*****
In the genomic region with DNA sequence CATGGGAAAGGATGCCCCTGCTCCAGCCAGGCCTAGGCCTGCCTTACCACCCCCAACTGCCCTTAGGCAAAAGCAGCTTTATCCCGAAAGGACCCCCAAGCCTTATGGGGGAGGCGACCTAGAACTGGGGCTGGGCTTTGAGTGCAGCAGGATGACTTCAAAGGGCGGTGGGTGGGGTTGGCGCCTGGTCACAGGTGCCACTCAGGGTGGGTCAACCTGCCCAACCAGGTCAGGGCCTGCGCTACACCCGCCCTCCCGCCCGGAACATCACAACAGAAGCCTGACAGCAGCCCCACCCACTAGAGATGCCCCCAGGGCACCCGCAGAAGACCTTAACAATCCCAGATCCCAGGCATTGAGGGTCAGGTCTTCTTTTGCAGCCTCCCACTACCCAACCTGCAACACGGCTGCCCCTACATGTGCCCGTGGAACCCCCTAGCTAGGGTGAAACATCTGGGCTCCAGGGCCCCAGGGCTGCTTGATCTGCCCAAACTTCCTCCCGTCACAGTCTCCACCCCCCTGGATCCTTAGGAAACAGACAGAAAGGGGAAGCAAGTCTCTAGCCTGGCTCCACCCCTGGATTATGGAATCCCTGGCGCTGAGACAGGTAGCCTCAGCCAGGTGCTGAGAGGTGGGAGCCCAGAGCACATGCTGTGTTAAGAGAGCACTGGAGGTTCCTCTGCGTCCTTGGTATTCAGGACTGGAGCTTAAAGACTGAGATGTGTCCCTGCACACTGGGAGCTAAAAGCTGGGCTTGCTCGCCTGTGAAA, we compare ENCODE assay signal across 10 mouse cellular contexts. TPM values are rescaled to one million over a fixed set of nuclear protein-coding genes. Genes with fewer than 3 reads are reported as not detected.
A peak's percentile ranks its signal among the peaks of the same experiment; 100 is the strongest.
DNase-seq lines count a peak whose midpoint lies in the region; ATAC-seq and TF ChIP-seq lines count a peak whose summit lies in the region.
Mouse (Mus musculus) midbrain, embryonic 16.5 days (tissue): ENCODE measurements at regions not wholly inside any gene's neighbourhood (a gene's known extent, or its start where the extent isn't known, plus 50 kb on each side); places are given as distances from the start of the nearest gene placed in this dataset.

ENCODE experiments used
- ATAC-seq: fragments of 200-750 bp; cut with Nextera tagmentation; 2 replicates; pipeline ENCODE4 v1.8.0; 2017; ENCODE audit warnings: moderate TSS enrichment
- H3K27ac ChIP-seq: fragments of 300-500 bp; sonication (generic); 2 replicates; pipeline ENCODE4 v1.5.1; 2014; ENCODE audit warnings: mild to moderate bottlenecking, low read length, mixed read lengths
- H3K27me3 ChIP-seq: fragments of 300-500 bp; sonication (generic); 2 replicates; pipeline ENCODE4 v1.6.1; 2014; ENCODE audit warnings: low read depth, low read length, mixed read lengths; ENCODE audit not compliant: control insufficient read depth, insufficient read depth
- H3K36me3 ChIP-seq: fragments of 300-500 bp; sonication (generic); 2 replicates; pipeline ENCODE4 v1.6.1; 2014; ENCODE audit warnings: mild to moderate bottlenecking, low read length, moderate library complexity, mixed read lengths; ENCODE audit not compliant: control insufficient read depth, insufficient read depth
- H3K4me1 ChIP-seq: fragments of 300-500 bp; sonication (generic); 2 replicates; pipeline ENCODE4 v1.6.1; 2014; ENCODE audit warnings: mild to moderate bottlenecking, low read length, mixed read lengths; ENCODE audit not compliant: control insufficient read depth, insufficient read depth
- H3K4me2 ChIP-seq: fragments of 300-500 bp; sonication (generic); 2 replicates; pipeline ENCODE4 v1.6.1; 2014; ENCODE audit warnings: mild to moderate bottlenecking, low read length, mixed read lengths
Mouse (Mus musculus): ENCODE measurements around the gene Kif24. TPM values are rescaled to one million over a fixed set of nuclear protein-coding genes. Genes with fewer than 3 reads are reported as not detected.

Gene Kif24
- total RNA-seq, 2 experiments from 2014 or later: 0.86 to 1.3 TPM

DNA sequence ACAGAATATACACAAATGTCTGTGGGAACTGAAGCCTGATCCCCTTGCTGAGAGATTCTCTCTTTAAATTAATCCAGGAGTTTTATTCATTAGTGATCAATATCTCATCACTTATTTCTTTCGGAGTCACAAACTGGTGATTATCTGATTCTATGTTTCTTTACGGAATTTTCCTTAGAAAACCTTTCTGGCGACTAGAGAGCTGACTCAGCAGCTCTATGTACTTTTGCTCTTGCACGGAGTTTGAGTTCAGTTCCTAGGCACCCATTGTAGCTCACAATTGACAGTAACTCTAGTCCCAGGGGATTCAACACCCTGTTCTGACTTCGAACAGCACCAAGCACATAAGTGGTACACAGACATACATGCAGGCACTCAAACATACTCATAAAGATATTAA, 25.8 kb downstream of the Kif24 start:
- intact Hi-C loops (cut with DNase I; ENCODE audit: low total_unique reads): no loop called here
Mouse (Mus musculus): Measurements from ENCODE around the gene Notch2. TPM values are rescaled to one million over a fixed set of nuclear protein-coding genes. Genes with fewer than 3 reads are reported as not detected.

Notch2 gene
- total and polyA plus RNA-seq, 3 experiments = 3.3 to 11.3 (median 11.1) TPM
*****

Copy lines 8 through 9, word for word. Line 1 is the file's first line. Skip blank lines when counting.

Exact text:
- H3K27me3 ChIP-seq: fragments of 300-500 bp; sonication (generic); 2 replicates; pipeline ENCODE4 v1.6.1; 2014; ENCODE audit warnings: low read depth, low read length, mixed read lengths; ENCODE audit not compliant: control insufficient read depth, insufficient read depth
- H3K36me3 ChIP-seq: fragments of 300-500 bp; sonication (generic); 2 replicates; pipeline ENCODE4 v1.6.1; 2014; ENCODE audit warnings: mild to moderate bottlenecking, low read length, moderate library complexity, mixed read lengths; ENCODE audit not compliant: control insufficient read depth, insufficient read depth